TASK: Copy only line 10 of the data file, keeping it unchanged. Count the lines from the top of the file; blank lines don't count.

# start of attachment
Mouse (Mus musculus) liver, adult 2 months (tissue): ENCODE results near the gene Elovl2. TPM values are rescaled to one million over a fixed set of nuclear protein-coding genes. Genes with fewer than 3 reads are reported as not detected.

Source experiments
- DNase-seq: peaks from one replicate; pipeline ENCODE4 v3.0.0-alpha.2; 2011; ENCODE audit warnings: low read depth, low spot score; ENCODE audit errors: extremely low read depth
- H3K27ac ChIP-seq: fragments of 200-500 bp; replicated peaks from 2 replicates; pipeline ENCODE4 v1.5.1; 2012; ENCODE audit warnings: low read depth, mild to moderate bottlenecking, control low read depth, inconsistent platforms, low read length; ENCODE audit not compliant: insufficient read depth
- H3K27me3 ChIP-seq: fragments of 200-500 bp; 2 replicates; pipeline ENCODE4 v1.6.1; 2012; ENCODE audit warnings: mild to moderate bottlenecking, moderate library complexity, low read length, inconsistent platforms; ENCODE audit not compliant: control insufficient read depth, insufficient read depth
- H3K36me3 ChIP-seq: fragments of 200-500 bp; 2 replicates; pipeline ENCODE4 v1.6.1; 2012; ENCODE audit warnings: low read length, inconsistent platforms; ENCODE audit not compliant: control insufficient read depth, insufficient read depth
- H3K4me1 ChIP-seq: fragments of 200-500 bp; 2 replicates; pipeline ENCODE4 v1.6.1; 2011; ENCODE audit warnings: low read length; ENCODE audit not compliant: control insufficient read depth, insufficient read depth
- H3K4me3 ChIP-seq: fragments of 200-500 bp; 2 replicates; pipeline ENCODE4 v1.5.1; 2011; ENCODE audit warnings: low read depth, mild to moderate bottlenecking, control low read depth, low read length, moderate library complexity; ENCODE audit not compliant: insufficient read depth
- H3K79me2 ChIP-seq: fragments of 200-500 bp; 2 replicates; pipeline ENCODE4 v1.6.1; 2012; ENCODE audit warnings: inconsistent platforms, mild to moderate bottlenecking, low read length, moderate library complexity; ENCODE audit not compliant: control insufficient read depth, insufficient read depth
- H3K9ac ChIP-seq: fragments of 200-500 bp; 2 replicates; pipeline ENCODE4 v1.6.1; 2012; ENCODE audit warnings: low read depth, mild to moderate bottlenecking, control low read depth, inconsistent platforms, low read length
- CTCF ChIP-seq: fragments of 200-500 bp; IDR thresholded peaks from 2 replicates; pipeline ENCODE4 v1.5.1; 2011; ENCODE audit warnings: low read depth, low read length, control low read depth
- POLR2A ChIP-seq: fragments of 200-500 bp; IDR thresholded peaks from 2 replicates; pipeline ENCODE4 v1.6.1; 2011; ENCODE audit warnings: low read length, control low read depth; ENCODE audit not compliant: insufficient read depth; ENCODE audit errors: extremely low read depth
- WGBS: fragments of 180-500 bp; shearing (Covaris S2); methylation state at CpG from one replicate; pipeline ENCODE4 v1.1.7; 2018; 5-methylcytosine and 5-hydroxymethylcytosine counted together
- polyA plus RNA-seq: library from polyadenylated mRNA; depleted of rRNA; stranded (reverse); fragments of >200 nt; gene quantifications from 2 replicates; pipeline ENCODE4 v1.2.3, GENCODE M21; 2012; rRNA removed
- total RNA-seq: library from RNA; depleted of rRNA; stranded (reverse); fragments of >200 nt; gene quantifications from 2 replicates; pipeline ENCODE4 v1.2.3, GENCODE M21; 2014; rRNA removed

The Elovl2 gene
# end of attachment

- H3K9ac ChIP-seq: fragments of 200-500 bp; 2 replicates; pipeline ENCODE4 v1.6.1; 2012; ENCODE audit warnings: low read depth, mild to moderate bottlenecking, control low read depth, inconsistent platforms, low read length